Iran Nuclear NewsUN nuclear watchdog accuses Iran of making fuel for...

UN nuclear watchdog accuses Iran of making fuel for bombs


The Sunday Times: Iran is believed to have begun small-scale enrichment of uranium, raising the stakes in its dispute with the International Atomic Energy Agency (IAEA) over the extent of its nuclear ambitions. The Sunday Times

Peter Conradi

IRAN is believed to have begun small-scale enrichment of uranium, raising the stakes in its dispute with the International Atomic Energy Agency (IAEA) over the extent of its nuclear ambitions.

A report to be published by the United Nations nuclear watchdog tomorrow is expected to claim that scientists at Iran’s plant in Natanz have set up a “cascade” of 10 centrifuges to produce enriched uranium — the fuel for nuclear power plants or bombs.

Iran is a long way from the 50,000 centrifuges it would need for full-scale enrichment, but experts said that getting a small number of them to work together meant it had overcome some technical hurdles.

The report, by Mohamed ElBaradei, director-general of the IAEA, will also accuse Tehran of continuing to deny inspectors access to crucial people and sites linked to its 20-year-old nuclear programme.

ElBaradei’s findings will set the tone for discussions at the UN security council next month which American officials believe could lead to sanctions against Iran this summer.

Tehran’s relations with the international community hit a low point this month when the IAEA voted overwhelmingly to report it to the security council, expressing doubts that its nuclear programme was “exclusively for peaceful purposes”.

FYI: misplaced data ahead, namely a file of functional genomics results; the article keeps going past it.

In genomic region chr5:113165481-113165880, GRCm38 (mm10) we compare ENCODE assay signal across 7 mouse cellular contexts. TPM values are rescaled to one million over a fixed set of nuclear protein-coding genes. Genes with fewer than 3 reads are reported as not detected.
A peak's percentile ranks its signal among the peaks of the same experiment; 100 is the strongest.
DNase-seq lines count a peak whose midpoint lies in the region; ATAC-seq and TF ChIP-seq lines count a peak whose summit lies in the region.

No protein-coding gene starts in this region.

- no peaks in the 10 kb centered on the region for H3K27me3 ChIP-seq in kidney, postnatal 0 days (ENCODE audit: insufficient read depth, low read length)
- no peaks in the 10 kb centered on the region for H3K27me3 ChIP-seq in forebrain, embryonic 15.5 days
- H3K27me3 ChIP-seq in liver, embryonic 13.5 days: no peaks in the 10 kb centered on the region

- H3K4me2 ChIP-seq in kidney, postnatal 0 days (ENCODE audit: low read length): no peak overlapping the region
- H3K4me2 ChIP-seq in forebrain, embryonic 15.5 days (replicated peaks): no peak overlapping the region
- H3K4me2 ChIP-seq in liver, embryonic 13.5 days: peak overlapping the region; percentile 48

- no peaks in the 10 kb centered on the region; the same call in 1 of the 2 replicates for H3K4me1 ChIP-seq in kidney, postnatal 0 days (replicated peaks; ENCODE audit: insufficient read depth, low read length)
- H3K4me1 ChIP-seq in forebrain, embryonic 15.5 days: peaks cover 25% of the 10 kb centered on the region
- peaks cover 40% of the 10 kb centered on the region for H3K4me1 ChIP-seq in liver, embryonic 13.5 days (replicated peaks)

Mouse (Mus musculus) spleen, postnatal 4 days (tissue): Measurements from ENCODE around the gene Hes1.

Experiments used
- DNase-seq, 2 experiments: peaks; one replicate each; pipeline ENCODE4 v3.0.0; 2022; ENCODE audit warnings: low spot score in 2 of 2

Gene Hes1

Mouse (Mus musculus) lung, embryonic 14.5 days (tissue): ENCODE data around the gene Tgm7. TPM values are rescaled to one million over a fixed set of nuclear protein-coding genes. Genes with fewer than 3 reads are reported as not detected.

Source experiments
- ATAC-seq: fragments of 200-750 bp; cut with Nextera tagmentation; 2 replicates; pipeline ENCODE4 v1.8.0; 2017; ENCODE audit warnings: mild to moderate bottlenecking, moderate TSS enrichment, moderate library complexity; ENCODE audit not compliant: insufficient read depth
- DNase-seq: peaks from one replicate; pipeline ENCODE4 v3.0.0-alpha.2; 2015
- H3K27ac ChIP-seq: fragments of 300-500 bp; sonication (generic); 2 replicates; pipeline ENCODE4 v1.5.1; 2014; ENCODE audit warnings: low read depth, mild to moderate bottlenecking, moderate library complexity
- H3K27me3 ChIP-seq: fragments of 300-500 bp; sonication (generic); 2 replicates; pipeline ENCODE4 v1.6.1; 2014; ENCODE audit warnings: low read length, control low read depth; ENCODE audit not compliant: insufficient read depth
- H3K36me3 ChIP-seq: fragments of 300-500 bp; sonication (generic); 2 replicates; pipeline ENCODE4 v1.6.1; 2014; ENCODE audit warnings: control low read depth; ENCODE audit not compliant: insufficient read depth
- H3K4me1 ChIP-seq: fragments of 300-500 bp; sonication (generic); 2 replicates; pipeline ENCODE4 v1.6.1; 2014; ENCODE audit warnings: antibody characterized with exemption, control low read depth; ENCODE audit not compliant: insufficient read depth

Mahmoud Ahmadinejad, the country’s volatile president, responded by vowing to resume “commercial scale” enrichment, suspended in 2004.

International concerns over Iran’s intentions have been increased by the emergence in recent weeks of documents that for the first time appear to provide scraps of evidence of a covert weapons programme.

Attention is focusing on the so-called Green Salt Project, a previously undeclared scheme to process uranium. The project was linked to tests on high explosives and missile design, suggesting a “military nuclear dimension”, the IAEA said. Inspectors travelled to Tehran this weekend to obtain more information.

It is thought that some of the clandestine work was done at a plant in Lavisan, near Tehran, under the auspices of a body known as the Physics Research Centre. Iran denied IAEA inspectors access to Lavisan until 2004 by which time the buildings had been demolished.

Tehran is believed to have persisted in its refusal to allow inspectors to interview up to five research centre officials. “This is a shame because we believe these are high-ranking military officials actively involved in a nuclear weapons programme,” said a US official.

Diplomatic efforts have continued to persuade Tehran to agree not to enrich uranium itself but to be supplied with the material by Russia. Iran wants to be allowed to conduct some enrichment on its territory.

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